Memory loss is a common worry for many people as they age. As you grow older, the cognitive weakness you always have had might become more pronounced. For instance, you’ve never had a particularly good sense of direction, and now you seem to be even more directionally challenged; or you’ve always struggled with word or name recall and now the words or names just don’t or are slower to come to mind; or you’ve always misplaced things and now you seem to be losing things a lot. Rest assured memory lapses don’t necessarily mean you are destined to develop dementia.
Even though there is no guarantee that you won’t develop progressive memory loss or dementia, there are a number of ways to sharpen your memory as well as to live more comfortably with your current “cognitive deficits.”
Stay mentally active.
You’ve probably heard someone say learn a new language or learn to play an instrument. Well, they are right. Stimulating your brain, keeps your brain in shape, just as exercise strengthens your body. Other ways to stimulate your brain are to play games, do puzzles, memorize poetry, read and discuss the newspaper, and so on. Simply put, you want to stay mentally active.
Stay physically active.
OK here it is again. Physical activity might be as close as we get to the fountain of youth. Not only does physical activity keep your body healthy, but it also helps the brain stay healthy. Physical activity increases blood flow to the brain and changes brain chemistry as well. Speak with your physician if you would like an individualized physical activity program.
Eat a healthy diet.
If you eat a healthy diet of fruits and vegetables, whole grains, and low-fat sources of protein such as fish, chicken, and lean meat, your body and brain will be getting what it needs to stay healthy. Also, limit your alcohol consumption because drinking too much alcohol can lead to confusion and memory loss.
Get Involved with others.
Social isolation can lead to increased depression and stress, and depression and stress can contribute to memory loss. Find ways to seek community, especially if you live alone.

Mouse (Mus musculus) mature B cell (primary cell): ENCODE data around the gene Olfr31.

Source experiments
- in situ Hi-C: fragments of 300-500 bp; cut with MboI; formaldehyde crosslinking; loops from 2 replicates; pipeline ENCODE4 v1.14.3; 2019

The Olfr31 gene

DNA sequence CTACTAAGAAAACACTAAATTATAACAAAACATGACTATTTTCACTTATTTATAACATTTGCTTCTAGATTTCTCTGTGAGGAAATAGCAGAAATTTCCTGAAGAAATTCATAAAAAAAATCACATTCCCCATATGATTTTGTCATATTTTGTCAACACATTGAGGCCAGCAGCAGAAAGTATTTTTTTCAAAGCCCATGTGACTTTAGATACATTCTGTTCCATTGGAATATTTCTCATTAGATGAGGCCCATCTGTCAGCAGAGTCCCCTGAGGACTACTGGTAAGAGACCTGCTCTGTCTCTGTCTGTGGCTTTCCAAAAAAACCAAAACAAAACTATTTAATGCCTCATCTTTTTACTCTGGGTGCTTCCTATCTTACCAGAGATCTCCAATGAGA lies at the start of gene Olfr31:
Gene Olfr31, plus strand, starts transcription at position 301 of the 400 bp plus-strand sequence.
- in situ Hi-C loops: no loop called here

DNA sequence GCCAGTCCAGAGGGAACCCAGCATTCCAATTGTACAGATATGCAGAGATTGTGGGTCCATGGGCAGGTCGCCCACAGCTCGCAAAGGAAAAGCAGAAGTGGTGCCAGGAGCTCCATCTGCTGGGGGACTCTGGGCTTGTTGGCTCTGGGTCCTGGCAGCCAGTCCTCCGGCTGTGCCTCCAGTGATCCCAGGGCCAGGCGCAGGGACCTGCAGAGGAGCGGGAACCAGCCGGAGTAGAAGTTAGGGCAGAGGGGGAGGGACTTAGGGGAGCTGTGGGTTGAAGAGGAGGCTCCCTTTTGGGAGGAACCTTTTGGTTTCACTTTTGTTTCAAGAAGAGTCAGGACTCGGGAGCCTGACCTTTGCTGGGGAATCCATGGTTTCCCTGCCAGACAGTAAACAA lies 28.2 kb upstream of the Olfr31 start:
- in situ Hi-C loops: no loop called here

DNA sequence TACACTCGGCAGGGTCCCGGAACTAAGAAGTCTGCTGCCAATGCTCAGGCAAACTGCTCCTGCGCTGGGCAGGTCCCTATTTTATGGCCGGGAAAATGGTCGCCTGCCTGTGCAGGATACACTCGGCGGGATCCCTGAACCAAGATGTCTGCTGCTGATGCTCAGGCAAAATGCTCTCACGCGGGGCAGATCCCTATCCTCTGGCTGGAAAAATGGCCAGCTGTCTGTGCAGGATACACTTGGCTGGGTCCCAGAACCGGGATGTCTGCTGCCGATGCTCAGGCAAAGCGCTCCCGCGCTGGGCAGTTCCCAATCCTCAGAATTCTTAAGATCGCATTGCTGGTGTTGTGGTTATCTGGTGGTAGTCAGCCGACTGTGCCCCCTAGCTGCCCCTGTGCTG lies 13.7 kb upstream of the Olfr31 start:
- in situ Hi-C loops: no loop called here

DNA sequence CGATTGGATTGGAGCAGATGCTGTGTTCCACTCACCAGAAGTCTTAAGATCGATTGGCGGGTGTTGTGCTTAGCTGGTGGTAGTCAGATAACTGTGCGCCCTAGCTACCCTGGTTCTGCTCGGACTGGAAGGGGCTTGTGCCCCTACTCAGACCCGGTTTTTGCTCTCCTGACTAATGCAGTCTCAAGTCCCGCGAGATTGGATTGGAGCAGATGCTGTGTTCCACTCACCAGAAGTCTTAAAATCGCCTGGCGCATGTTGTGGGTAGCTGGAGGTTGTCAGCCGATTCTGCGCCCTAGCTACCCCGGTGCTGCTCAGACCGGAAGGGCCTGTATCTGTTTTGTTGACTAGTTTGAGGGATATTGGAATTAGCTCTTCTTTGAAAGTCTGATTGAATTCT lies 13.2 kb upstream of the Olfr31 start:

Get enough sleep.
Numerous recent studies show that sleeping helps you consolidate your memories. Most adults need seven to nine hours of sleep per night. Getting a sufficient amount of sleep is extremely important.
Decluttering your house and creating routines (such as keeping your keys in a specific place) can help jog your memory. Making to “do lists” and putting appointments on a specific calendar may help as well. Try not to overwhelm yourself with lengthy, detailed to “do lists,” and check off all completed tasks! A free electronic app for making lists is Remember the Milk.
Really focusing on what you want to retain, will help you recall it later. People who compete in memory competitions, use techniques such as making up a story or singing a song to associate with what they are trying to remember.
Do consult your primary care physician, if you think your memory loss is interfering with your activities of daily living or might be jeopardizing your safety. Your physician will likely test your memory and problem-solving skills and do some blood work. In some instances, he or she will refer you for more extensive testing.
References and Resources:
1. Sleep for cognitive enhancement - NCBI - NIH.2. Scholarly articles for competitive memory training techniques.
3. Your Memory: How it Works and How to Improve It, by Kenneth Higbee, PhD.
4. Memory Power-Up: 101 Ways to Instant Recall, by Michael Tipper.
5. The Harvard Medical School Guide to Achieving Optimal Memory, by Aaron Nelson, PhD and Susan Gilbert.
6. Strengthen Your Mind: Activities for People with Early Memory Loss, by K Einberger and J Sellick.